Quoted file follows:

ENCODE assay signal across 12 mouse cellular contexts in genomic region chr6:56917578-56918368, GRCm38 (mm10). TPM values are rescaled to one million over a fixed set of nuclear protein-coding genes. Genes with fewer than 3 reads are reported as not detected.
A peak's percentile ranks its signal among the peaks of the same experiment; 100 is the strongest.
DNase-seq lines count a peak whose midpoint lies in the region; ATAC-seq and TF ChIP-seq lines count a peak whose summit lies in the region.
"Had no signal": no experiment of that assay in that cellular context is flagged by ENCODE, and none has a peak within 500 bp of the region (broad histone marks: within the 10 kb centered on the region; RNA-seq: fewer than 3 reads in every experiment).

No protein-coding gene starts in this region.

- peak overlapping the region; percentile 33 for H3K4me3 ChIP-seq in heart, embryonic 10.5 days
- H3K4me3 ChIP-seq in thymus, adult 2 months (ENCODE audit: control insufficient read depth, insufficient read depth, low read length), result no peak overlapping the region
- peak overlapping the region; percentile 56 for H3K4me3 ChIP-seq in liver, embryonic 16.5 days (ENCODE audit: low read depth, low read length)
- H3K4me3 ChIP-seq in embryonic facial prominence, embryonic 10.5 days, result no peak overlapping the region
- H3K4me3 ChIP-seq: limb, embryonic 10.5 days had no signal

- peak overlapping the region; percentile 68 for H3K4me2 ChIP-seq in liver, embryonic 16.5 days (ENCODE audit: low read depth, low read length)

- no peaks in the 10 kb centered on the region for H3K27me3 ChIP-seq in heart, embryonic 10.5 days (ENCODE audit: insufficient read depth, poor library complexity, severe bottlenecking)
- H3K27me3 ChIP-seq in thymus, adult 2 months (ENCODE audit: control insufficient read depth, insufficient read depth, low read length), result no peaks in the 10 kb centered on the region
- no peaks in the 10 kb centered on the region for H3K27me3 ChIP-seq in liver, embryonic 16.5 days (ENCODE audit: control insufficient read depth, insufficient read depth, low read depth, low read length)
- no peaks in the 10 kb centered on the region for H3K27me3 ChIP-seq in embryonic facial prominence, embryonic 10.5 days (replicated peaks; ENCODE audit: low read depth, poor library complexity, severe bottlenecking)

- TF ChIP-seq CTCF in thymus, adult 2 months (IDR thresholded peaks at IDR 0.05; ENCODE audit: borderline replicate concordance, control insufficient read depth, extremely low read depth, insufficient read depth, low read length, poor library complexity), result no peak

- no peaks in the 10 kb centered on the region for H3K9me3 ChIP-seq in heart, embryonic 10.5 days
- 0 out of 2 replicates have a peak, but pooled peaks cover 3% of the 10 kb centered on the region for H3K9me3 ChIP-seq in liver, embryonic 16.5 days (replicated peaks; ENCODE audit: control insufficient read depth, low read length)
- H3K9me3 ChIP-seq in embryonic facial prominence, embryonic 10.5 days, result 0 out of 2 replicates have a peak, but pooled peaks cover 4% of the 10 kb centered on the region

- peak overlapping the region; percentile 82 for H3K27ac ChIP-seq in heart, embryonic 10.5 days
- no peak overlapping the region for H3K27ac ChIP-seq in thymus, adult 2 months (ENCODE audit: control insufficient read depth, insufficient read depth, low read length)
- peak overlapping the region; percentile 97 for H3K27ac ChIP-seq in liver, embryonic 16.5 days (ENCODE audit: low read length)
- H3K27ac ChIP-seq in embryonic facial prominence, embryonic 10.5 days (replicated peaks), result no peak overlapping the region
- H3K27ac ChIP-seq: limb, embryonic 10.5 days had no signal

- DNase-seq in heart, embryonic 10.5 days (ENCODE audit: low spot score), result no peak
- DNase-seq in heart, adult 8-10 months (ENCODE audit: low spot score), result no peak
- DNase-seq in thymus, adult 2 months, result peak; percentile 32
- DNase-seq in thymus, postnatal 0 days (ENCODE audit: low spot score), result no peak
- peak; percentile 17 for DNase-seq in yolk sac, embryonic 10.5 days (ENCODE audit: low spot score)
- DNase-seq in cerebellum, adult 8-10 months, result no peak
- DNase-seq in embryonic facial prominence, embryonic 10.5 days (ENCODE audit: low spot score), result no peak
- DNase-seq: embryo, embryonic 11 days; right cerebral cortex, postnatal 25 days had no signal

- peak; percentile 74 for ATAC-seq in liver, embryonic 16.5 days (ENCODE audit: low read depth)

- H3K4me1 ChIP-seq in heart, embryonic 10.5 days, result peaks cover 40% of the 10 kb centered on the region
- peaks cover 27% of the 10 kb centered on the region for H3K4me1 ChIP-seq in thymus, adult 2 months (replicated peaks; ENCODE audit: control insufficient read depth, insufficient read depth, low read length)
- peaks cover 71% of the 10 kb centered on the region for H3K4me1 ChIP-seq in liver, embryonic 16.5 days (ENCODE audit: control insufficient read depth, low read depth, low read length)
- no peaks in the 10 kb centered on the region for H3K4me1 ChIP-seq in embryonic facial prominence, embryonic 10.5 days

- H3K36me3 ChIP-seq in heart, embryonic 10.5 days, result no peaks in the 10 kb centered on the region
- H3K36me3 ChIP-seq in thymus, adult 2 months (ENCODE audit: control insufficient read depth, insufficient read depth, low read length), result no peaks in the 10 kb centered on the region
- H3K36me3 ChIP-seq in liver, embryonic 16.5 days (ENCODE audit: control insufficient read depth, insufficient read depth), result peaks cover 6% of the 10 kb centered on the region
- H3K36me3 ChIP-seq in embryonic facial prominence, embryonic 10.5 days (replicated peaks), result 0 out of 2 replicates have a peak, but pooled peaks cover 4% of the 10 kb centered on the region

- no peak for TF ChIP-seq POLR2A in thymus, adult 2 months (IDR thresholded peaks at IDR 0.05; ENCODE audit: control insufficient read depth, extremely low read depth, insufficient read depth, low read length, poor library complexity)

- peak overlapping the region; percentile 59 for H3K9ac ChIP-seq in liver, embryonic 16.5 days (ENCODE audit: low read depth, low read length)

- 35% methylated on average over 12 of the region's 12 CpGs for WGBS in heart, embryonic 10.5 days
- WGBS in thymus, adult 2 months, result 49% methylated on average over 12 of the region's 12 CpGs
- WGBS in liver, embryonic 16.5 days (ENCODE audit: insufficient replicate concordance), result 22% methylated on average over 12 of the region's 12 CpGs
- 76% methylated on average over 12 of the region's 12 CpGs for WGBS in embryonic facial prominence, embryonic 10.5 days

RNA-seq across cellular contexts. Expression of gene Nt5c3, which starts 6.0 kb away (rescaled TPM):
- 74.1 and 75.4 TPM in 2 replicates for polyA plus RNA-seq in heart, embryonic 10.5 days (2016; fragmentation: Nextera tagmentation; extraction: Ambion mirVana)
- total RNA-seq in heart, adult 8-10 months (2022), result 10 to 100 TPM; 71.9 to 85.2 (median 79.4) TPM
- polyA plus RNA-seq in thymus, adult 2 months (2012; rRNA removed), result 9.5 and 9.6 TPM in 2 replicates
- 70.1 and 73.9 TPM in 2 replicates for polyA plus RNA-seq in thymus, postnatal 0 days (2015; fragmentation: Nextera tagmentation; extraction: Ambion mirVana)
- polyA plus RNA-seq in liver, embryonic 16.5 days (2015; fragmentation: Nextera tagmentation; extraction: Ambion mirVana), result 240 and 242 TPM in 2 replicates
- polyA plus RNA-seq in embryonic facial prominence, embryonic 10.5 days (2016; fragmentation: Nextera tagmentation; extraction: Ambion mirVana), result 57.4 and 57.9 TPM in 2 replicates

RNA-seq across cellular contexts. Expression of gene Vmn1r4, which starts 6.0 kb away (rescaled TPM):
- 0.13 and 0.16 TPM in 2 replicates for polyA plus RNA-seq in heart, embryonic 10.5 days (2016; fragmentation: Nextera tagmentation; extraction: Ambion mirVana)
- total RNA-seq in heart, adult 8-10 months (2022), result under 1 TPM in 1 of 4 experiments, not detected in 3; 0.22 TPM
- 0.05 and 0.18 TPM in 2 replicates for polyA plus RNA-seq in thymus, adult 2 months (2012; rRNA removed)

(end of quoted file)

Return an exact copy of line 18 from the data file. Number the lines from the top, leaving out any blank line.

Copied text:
- 0 out of 2 replicates have a peak, but pooled peaks cover 3% of the 10 kb centered on the region for H3K9me3 ChIP-seq in liver, embryonic 16.5 days (replicated peaks; ENCODE audit: control insufficient read depth, low read length)